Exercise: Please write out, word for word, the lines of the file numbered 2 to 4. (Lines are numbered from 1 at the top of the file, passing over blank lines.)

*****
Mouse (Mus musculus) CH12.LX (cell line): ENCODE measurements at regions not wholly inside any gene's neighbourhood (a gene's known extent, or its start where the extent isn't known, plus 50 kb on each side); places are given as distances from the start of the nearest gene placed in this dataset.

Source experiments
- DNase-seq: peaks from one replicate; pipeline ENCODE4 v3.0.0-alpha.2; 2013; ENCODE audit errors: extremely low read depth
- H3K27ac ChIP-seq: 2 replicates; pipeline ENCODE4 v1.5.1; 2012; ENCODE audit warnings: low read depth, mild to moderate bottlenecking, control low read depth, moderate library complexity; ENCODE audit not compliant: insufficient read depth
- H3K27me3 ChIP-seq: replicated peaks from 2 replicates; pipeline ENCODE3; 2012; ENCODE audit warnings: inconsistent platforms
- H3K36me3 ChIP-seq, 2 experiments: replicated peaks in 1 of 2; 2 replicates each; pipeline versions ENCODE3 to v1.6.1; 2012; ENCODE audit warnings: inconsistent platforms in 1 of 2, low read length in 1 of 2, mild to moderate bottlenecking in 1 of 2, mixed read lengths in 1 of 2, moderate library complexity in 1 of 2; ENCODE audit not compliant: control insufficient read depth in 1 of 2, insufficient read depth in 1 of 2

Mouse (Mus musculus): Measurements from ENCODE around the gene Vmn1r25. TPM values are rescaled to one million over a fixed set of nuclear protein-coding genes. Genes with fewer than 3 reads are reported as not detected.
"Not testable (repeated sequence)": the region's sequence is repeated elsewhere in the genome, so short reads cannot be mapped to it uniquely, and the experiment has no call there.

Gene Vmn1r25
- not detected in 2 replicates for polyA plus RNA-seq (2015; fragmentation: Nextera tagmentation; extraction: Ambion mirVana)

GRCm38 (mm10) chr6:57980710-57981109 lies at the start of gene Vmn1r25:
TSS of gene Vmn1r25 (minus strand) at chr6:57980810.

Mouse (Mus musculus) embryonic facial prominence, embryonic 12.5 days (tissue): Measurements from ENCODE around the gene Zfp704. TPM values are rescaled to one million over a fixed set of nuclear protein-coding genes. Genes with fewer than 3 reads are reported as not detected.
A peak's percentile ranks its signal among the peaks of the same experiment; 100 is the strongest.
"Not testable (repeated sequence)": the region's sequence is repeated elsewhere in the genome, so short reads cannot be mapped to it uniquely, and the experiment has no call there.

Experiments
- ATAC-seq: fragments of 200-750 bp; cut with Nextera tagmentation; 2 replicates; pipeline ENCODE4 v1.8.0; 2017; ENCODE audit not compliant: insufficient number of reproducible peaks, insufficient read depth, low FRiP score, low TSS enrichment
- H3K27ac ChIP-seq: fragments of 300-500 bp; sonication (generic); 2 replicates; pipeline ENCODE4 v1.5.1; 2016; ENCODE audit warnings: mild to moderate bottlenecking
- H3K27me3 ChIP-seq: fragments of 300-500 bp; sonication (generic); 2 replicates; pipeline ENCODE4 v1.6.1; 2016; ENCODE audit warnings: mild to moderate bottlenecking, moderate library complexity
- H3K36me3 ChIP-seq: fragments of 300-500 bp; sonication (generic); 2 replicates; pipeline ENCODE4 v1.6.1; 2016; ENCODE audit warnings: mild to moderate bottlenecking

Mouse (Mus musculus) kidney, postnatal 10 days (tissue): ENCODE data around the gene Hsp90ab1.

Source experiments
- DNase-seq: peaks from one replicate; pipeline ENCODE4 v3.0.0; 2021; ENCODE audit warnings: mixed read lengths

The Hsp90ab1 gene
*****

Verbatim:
Source experiments
- DNase-seq: peaks from one replicate; pipeline ENCODE4 v3.0.0-alpha.2; 2013; ENCODE audit errors: extremely low read depth
- H3K27ac ChIP-seq: 2 replicates; pipeline ENCODE4 v1.5.1; 2012; ENCODE audit warnings: low read depth, mild to moderate bottlenecking, control low read depth, moderate library complexity; ENCODE audit not compliant: insufficient read depth